Katrina is now a very dangerous Category 4 hurricane (llam update, Category 5), headed towards New Orleans. It's possible there has never been a storm as threatening in modern U.S. history in terms of its potential toll on life, property and the environment. Max Mayfield, Director of the National Hurricane Center, called Katrina "scary" and considers this the nightmare situation forecasters have feared for decades. He advised the mayor to issue the first mandatory evacuation in the history of New Orleans. Howard Bernstein
, meteorologist at Channel 9 (WUSA), who worked in New Orleans for many years, published the following comment yesterday here at CapitalWeather.com:
It's Saturday afternoon and Katrina is getting stronger and bigger and the National Hurricane Center is predicting that Katrina will slam into the Louisiana Coast as a Category 4 storm with winds of 140 mph and a storm surge of 18 - 22 feet. That would be very, very bad.
Let's go back in time. My first televison job was in New Orleans from 1989 - 1994. I was there when Hurricance Andrew made landfall about 60 miles SW of New Orleans. Close, but not a direct hit. I believe our strongest winds were around 60 mph.
New Orleans and southeast Louisiana have some unique problems with respect to tropical weather. The land is very flat and even more important, much of the land is below sea level. A massive canal and pumping system keep the water out of the city and surrounding areas. These pumps are amazing in the fact that they work so well. Yes, I have seen it flood when we get 14 inches of rain in 3 hours, but a 2 to 3 inch rain in a an hour from a thunderstorm can generally be handled with few if any problems.
With an approach of a tropical system from the south or south-southeast, on shore winds from the east and northeast will pile up water into Lake Pontchartrain. As the storm passes to the north, the winds will change to a northerly wind and push the high water along the levees that protect the city. Should any of those levees fail, all of that high water in the lake would inundate the city. According to computer models, that I remember from 10 years ago, some areas could have 10 - 20 feet of water.
With that much water a potential, where do you evacuate? I'm not up to date on recent plans, but there used to be talk of putting people into the taller buildings down town. Problem there is that as you go higher, the winds are even stronger and the tall buildings will likely lose wndows and suffer major damage as well. Evacuation is also more difficult to the limited number of escape routes. Interstate 10 is the main way out of southeast Louisiana. With limited routes, evacuations orders are given 50 hours before landfall. The storm is expected to hit on Monday, so they'll likely start today.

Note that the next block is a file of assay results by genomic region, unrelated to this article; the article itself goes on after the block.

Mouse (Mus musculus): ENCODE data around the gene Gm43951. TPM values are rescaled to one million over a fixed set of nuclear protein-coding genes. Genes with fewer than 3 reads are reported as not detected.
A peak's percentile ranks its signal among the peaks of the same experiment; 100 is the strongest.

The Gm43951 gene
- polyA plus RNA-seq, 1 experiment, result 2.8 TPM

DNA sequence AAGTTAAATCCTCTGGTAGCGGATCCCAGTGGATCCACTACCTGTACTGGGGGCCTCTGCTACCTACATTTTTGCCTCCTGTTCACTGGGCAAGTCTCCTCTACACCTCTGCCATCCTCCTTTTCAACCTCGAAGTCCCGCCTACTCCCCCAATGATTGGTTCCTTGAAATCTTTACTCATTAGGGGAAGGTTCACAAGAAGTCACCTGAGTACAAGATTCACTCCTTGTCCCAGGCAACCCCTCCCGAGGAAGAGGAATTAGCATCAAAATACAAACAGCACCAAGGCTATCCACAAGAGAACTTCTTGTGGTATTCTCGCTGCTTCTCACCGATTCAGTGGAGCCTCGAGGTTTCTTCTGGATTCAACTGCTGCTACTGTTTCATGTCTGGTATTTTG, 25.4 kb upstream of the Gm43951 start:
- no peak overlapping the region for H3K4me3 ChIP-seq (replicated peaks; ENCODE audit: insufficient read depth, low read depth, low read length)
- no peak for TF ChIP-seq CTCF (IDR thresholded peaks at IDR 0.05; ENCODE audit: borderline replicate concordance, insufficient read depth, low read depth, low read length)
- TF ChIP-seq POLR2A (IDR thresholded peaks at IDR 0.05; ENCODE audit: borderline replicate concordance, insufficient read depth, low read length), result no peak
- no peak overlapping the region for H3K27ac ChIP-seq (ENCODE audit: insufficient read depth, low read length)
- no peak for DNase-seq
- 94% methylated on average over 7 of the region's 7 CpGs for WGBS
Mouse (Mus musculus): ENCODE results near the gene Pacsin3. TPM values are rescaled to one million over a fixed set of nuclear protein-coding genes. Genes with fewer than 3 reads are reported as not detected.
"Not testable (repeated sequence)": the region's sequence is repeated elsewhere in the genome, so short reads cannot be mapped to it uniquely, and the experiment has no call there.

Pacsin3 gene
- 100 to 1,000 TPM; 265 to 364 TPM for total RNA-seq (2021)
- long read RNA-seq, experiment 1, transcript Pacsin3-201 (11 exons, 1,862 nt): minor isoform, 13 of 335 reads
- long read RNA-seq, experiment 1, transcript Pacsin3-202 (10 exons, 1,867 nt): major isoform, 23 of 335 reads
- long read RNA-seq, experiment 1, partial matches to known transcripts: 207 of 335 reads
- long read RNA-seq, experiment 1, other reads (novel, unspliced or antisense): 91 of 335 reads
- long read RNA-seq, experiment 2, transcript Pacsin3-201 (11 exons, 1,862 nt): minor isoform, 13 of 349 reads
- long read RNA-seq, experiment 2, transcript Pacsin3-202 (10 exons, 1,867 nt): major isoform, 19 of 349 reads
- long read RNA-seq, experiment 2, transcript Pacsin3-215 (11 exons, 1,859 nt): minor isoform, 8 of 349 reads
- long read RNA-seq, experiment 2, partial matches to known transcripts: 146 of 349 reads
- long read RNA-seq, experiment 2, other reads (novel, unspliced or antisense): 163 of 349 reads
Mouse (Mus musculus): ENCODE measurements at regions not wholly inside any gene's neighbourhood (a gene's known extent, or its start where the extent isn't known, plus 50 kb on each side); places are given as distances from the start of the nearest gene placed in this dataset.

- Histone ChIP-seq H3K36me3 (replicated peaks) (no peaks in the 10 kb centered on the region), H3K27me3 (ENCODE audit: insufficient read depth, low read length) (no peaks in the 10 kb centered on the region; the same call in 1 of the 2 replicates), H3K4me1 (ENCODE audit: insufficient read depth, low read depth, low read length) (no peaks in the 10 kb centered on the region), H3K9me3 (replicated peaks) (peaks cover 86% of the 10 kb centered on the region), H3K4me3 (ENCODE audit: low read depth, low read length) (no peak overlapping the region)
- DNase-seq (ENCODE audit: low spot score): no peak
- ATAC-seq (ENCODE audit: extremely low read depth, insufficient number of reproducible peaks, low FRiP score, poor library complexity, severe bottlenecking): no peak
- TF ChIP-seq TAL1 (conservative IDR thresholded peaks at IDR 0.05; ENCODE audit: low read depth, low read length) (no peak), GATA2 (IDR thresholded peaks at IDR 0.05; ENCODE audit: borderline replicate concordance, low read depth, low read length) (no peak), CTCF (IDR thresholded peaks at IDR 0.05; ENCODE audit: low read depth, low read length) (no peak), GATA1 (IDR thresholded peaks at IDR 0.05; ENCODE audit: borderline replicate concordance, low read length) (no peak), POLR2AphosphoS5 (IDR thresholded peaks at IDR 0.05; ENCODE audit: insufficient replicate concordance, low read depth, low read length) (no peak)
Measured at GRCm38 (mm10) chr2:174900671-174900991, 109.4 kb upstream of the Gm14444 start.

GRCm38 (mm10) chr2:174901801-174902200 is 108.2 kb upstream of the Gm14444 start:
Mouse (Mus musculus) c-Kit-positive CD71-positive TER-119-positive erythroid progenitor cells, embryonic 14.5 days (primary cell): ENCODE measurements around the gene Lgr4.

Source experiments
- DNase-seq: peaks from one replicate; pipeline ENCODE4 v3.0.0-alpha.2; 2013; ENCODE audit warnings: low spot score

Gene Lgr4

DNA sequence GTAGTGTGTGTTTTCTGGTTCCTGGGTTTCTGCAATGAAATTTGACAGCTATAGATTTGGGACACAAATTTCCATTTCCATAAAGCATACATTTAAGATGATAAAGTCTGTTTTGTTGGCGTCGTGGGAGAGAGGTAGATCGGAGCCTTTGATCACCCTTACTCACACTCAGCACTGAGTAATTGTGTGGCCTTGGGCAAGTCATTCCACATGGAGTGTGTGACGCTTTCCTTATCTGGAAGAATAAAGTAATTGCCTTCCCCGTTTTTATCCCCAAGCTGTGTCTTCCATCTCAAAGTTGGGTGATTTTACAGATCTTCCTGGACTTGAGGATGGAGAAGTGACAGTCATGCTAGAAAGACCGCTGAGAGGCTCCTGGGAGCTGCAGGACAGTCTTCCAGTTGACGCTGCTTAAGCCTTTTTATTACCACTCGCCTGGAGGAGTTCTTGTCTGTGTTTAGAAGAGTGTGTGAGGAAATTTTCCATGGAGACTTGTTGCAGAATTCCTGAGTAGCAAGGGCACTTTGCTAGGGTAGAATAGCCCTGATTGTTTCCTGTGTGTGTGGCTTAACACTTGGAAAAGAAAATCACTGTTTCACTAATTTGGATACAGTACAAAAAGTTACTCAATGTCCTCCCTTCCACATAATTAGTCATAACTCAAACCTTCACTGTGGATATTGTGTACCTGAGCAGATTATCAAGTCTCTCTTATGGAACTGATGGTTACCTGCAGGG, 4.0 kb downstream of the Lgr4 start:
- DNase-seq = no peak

I also have been thinking about the price of gas. With a storm like this, Gulf of Mexico Oil Rigs are being evacuated. Less supply of crude, higher price for oil. Also, Plaquemines, and Jefferson parisheses have a few gasoline, oil and sulfur refineries, not to mention other parts of Louisiana. If they shut down, less gasoline, higher prices.
Kartrina, did do some damage in South Florida, but it has the potential to change Louisiana like no storm has since Hurricane Betsy in 1965.
Thanks, Howard, for that perspective. Additional information about the New Orleans hurricane threat is available at this Louisiana State University Center for the Study of Public Health Impacts of Hurricanes website
Katrina is (at press time, 2am) a Category 4 storm (Category 5 at 11am) and has grown in size in addition to intensity (max winds at 175mph). Simply put, she's a montrous storm (when I look at the satellite image I'm reminded of the fake 'supercane' images that were used in the movie "The Day After Tomorrow"). She could (has) become a Cat 5 storm before making landfall.Track guidance
(see also this map
) from the models has not shifted much from yesterday which is bad news. When models are consistent for run to run, it usually means they're onto something. The saving grace for New Orleans will be if it tracks east of the city, resulting in the maximum storm surge being a bit east of Louisiana delta.
I tend to think the center will move somewhat east of New Orleans--perhaps sparing the city from the worst case scenario, but the margin for error is so low, and the potential impact of any deviation in track so high, that I think efforts to pinpoint the exact landfall should be de-emphasized.
Mandatory evacuations are likely to commence this morning and contraflow (in which in-bound lanes become outbound) has been engaged. The New Orleans media is providing wall to wall coverage of this event. A comprehensive set of resources is available at WxNation's Wire
. Here are a few of the key ones:
I'll use the comment area to provide periodic updates today. Feel free to take part in this discussion.
Our weather here in DC should improve throughout the day. Some morning showers are possible, with the possibility of the sun emerging during the afternoon. Expect high temperatuers in the low 80s.